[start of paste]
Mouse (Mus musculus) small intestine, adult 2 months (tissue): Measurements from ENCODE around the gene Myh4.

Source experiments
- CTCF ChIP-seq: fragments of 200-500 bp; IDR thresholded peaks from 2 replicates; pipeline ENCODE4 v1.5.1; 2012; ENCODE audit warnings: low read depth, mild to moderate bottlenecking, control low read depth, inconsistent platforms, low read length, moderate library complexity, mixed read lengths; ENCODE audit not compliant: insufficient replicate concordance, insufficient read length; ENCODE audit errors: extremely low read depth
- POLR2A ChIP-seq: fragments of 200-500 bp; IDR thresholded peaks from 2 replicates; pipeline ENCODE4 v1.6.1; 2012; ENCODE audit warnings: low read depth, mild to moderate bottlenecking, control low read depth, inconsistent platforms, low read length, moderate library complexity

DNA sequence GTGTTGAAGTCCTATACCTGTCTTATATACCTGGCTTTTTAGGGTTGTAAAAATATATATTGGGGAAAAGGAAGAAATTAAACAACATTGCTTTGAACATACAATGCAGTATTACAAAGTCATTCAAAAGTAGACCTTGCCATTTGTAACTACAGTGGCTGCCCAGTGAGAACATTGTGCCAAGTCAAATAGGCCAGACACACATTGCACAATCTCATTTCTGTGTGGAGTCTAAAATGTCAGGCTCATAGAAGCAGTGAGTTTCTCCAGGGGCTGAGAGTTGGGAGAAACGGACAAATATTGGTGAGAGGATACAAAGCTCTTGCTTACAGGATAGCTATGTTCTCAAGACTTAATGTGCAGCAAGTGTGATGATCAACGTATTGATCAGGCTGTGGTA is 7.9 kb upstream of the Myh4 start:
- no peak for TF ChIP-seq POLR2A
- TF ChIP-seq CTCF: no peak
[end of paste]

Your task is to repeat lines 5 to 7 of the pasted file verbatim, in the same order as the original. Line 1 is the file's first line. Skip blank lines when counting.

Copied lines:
DNA sequence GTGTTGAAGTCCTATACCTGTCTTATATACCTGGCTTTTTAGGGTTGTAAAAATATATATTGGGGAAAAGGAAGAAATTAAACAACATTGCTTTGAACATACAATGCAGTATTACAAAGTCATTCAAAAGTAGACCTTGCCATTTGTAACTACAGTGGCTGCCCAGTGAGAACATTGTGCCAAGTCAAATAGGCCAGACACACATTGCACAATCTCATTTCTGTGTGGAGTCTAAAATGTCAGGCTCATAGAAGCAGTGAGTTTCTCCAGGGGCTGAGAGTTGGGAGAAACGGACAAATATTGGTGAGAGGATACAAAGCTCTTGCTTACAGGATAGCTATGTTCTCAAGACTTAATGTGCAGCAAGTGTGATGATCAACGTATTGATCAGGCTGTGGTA is 7.9 kb upstream of the Myh4 start:
- no peak for TF ChIP-seq POLR2A
- TF ChIP-seq CTCF: no peak